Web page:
The Definitive Guide to Houston

Astros Edge Sox To Advance To ALCS

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This was October baseball at its best.

The Astros and Red Sox traded barbs over nine pulse-quickening innings at Fenway Park this afternoon. In the end, it was the Astros who emerged victorious in the see-saw affair. Their win sealed the American League Division Series in Houston’s favor and eliminated the Red Sox from the 2017 postseason.

High drama gripped the ballpark from the first inning. George Springer smacked a sharp double on the fourth pitch of the game and advanced to third base on a wild pitch. After Josh Reddick worked a walk, game one hero Jose Altuve strode to the plate. Boston got the better of him this time, inducing a double play. Still, Springer came in to score and Astros starter Charlie Morton was staked to a quick one-run lead.

It didn’t last long, but this was a day that few leads did. Xander Bogaerts, batting second for the Red Sox, smacked a solo home run in the bottom of the first to even it up. George Springer struck again for the ‘Stros in the second, lining a single to left and putting Houston up 2-1.

Charlie Morton settled in after that, working around traffic to pitch three scoreless innings. Meanwhile, Houston had chased Red Sox starter Rick Porcello, who was replaced with Boston ace and game one starter Chris Sale, pitching on short rest.

Morton ceded to Justin Verlander in the fifth inning, making the first relief appearance of his storied career. The role didn’t suit him right away—he gave up a two-run home run to Andrew Benintendi, the first batter he faced, but managed to provide 2 2/3 innings of one-run ball.

Meanwhile, Houston batters were furiously working to solve Chris Sale. They finally broke through in the eighth inning, when an Alex Bregman home run and a Josh Reddick single swung the score back in the Astros’ favor. Carlos Beltran added to the lead in the ninth, lacing a double to make the score 5-3.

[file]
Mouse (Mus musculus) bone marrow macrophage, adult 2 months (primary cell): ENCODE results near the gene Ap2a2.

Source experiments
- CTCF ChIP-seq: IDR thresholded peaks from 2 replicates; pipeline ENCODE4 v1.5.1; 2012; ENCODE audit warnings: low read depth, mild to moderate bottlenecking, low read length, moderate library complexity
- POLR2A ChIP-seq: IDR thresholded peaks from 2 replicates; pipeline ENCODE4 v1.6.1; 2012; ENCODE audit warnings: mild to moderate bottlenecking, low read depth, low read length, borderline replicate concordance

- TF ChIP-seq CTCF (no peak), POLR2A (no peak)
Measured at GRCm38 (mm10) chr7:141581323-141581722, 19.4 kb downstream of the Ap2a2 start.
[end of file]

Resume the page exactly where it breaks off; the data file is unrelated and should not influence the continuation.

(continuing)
Ken Giles handled the ninth for the ‘Stros, pitching in his second inning of relief. The first batter of the final frame, rookie third baseman Rafael Devers, lined an inside-the-park home run to cut Houston’s lead to one, but Giles responded with three quick outs to end the game and start the flow of champagne in the visitor’s clubhouse.

It was the first post-season series win for the Astros since 2005, when a team led by Roy Oswalt, Roger Clemens, Jeff Bagwell, and Craig Biggio overcame a 15-30 start to storm their way into the World Series. The Astros lost to the White Sox that year—Houston is still searching for its first world championship.

Tribe or Yanks?
Four measly victories stand between the Astros and the AL pennant. Game one of the American League Championship Series is scheduled for Friday, but Houston’s opponent is yet to be determined. The Cleveland Indians are in New York tussling with the Yanks tonight. Cleveland holds a 2-1 series lead and is hoping to avoid a winner-takes-all showdown in Cleveland on Wednesday. After the celebration, all Astros eyes will be on the pivotal game.

Starting Game One…
Justin Verlander tossed just 40 pitches in relief today. That could leave him fresh enough to take the mound in game one of the ALCS. Or, the ‘Stros could opt for a more conservative route and start Dallas Keuchel in game one, saving Verlander for the second contest. Stay tuned.

Noah is a Houston-based writer and photographer. You can find him exploring Houston's restaurant and museum scenes with his wife or catching a game at Minute Maid Park. He and his wife serve local businesses through their digital content company, Two Cats Communications.

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